I’m writing this column after one of the most vicious and unfounded attacks I’ve heard by a Missouri governor against a major Missouri news organization.
It involves the St. Louis Post-Dispatch story published Thursday about how a state education department website allowed access to the Social Security numbers of teachers.
Rather than praising the newspaper’s story identifying a major security breach in his administration, Gov. Mike Parson accused the reporter and the newspaper of violating state law.
After citing the law as well as the criminal and civil penalties, he announced “not only are we going to hold this individual accountable, but we also will be holding accountable all those who aided this individual and the media corporation that employs them.”
He even went on to cite a state cost of $50 million, suggesting a civil penalty.
In more than five decades covering Missouri’s statehouse, I cannot remember a governor ever suggesting a criminal investigation against a reporter or a news outlet because of a news story.
To the Post-Dispatch’s credit, the newspaper actually delayed publication of the story to give the state time to address the problem and close access to that data.
Besides, the education department should not have been surprised. As the Post-Dispatch noted in its story, the state auditor twice in earlier years had warned about digital security problems involving education information.
Rather than praising the newspaper, Parson alleged the information was acquired by illegal decoding of encrypted information without authorization.
“It is unlawful to access encoded data and systems in order to examine people’s personal information,” Parson said.
“They had no authorization to convert or decode, so this clearly was a hack.”
That reflects a gross misunderstanding of the digital information in the internet environment.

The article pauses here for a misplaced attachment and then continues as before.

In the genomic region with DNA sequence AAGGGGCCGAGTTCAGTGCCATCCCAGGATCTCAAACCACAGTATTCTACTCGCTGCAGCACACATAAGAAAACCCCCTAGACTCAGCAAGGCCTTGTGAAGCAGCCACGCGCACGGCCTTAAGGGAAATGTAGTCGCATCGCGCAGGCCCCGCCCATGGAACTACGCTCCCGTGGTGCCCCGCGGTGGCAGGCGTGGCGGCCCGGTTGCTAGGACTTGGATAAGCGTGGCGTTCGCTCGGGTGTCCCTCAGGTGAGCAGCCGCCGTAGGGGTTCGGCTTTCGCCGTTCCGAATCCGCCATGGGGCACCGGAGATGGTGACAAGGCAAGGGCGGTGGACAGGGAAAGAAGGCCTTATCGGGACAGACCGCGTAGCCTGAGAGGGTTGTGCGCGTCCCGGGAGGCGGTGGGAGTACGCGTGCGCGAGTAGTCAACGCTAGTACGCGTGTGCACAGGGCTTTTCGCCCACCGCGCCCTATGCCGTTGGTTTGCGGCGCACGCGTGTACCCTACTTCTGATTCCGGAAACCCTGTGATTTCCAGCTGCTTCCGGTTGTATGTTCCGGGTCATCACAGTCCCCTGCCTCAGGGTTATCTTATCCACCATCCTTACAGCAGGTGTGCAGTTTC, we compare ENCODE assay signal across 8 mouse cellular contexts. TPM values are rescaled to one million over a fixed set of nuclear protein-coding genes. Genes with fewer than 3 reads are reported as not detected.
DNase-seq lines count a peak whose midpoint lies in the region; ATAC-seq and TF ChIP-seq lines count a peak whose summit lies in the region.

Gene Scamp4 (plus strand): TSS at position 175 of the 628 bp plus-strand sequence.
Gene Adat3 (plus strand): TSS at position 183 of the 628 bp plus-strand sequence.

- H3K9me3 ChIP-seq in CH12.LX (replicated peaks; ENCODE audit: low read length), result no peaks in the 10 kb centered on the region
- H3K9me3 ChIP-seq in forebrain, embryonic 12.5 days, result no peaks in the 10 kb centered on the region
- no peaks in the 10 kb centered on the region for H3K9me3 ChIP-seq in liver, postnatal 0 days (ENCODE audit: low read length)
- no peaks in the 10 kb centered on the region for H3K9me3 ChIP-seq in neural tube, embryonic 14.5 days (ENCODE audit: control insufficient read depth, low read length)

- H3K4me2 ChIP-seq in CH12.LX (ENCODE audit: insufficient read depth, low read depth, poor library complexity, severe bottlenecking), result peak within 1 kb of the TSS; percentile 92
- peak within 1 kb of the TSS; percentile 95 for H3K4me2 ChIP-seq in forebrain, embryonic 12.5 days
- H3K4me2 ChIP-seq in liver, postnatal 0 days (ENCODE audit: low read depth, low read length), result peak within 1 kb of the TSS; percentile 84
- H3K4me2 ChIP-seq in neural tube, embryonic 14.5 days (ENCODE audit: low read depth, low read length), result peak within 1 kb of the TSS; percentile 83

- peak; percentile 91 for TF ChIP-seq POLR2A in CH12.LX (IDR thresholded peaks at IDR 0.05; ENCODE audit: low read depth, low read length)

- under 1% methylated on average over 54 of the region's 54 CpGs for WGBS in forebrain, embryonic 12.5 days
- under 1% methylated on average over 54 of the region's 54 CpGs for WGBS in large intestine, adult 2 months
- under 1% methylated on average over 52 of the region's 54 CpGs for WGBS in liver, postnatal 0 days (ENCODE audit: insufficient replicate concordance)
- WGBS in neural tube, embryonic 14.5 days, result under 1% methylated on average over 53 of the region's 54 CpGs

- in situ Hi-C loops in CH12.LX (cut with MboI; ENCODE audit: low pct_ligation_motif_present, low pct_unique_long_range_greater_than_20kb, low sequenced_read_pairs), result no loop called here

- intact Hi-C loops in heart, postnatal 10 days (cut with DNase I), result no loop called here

Information provided on the web automatically is converted or “decoded” by browsers in order to display the information on your screen without any “authorization.”
Websites you visit put their information into HTML.
That is just a method to structure plain text into a format web browsers can display in a graphical presentation along with links to other sites.
HTML stands for Hypertext Markup Language which you easily can see by clicking on your browser’s source-view tab.
In fact, anti-virus software on personal computers “decodes” HTML to protect you from virus infections.
Sometimes HTML pages can include a link to a database with a password. That can be a huge security breach. But it’s open to global web.
Yes, the world is experiencing an explosion of hacking into personal data.
But the problem largely results from the failure of companies, database systems and even governments like Missouri from protecting private personal data on their websites or not having strong password authorization requirements to access the data.
Identifying that failure of the education department to protect personal information of teachers should have been praised by the governor, not used as the basis for a criminal investigation against the journalist who reported it.
The governor cited a state law that makes it a crime for “tampering with computer data … without authorization…and intentionally examines information about another person.”
Putting information on the web for the world to see, I would argue, amounts to authorization to examine.
I regularly examine state government information provided on the web about campaign contributors, legislators, lobbyists and, yes, even the governor without any “authorization.”
Obviously I’m biased as a journalist.
But it seems to me that a news organization that reported a major privacy vulnerability in a state government website, notified the agency of the problem and did not release the story until the problem was resolved should have been praised by the governor rather than threatened with civil penalties and criminal prosecution.
It struck me that neither the Education Department commissioner nor the administration’s IT director were available at the governor’s Facebook session to answer questions.
This commentary by Phill Brooks is published from The Missouri Independent via a Creative Commons license.